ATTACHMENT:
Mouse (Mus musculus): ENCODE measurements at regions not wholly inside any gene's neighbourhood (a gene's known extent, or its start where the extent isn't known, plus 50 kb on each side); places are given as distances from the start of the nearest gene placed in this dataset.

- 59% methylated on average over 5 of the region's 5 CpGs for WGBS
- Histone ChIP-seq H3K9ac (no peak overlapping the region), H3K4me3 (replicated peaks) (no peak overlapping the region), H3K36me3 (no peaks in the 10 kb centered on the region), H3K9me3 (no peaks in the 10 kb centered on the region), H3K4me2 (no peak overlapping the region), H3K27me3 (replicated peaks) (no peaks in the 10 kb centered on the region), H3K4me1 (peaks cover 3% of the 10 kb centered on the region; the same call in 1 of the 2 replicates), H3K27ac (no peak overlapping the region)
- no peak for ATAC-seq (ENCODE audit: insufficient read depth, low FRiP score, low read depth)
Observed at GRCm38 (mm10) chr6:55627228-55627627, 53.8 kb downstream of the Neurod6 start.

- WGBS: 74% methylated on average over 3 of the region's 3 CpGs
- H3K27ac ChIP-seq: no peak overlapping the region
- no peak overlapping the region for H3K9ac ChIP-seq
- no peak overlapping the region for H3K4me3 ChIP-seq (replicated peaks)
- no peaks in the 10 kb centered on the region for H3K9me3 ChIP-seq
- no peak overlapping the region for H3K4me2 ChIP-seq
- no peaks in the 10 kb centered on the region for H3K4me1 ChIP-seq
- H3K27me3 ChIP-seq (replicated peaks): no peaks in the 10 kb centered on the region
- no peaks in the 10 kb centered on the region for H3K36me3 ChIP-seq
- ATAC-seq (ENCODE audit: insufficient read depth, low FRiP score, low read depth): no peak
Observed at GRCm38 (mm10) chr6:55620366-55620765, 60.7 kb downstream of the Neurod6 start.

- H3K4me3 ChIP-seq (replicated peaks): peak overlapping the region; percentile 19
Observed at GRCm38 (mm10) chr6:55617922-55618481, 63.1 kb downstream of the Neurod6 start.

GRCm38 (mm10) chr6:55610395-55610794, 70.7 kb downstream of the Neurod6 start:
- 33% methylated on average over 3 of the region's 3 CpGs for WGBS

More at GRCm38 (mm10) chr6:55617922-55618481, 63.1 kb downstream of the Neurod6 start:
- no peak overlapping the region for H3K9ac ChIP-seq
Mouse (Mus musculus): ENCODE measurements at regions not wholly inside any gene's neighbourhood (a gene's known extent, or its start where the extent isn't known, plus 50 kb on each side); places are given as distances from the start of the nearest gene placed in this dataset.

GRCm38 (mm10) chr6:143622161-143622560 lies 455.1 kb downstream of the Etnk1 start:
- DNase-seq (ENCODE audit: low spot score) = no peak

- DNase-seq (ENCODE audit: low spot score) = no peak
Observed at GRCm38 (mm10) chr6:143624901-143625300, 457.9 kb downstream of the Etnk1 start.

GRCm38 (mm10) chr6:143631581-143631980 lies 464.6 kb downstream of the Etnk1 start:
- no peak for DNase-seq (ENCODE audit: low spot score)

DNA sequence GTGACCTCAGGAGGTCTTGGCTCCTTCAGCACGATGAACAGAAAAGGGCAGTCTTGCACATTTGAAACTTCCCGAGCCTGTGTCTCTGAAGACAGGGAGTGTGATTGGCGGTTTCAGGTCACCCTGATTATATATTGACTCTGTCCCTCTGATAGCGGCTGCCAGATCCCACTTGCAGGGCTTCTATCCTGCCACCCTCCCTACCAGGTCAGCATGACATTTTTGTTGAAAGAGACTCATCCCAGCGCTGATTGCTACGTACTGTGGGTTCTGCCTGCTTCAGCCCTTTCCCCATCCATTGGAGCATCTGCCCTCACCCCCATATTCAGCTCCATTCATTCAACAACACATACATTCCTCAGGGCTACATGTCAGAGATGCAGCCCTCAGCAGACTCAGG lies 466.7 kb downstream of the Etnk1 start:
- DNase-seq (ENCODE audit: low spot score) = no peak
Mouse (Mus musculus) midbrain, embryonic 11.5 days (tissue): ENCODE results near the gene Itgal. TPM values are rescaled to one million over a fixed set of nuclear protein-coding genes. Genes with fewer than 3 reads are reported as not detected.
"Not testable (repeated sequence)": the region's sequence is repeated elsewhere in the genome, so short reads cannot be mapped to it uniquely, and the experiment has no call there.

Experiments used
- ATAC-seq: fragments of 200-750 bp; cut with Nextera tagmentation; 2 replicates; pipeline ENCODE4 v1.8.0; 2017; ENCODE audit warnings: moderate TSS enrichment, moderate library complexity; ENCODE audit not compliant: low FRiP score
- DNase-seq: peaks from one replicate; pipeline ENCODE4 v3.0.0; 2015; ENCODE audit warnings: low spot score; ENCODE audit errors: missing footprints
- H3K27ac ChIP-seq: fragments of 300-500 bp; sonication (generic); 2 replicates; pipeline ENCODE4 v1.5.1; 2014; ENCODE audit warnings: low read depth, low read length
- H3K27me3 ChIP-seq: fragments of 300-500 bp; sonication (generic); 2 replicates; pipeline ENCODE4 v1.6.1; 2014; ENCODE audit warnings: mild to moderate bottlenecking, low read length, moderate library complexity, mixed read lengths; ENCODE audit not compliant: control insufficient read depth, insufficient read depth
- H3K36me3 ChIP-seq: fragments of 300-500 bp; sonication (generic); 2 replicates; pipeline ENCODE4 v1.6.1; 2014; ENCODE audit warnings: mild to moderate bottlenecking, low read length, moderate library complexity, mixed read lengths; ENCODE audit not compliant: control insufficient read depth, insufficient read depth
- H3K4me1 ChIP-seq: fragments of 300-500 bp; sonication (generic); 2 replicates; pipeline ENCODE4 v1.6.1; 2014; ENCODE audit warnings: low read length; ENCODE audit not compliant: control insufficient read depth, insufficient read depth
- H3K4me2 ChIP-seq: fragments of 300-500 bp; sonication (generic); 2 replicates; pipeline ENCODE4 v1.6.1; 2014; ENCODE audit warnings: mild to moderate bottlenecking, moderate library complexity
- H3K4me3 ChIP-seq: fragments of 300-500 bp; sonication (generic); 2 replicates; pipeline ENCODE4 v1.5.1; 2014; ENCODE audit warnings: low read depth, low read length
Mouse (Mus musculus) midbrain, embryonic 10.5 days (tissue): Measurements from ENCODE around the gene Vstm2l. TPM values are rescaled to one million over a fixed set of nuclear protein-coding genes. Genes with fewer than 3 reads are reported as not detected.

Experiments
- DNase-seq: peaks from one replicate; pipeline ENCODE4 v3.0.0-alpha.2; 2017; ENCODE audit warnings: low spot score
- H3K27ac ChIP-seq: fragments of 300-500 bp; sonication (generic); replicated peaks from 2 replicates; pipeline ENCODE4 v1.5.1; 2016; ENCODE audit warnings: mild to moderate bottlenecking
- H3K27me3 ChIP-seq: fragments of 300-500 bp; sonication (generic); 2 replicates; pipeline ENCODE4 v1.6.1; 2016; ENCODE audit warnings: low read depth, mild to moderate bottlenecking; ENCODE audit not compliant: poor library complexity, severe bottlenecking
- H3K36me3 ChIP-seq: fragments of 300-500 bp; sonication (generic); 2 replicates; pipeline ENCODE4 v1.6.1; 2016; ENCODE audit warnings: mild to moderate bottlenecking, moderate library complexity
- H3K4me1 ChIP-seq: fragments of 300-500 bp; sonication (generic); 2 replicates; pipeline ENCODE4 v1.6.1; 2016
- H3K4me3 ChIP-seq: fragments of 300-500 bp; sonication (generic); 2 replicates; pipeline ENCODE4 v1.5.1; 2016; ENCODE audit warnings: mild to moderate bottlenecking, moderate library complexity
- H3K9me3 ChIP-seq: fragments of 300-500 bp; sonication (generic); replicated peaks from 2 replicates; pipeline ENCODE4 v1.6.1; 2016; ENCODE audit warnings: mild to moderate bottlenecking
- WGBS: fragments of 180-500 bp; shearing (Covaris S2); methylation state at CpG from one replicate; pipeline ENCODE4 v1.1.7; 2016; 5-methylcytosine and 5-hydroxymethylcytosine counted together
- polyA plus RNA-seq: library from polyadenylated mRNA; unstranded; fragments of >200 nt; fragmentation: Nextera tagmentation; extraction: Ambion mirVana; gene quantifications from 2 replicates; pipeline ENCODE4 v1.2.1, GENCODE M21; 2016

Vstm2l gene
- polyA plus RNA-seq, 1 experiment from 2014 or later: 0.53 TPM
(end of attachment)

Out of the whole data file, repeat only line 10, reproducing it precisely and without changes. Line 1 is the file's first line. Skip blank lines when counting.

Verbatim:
- no peaks in the 10 kb centered on the region for H3K9me3 ChIP-seq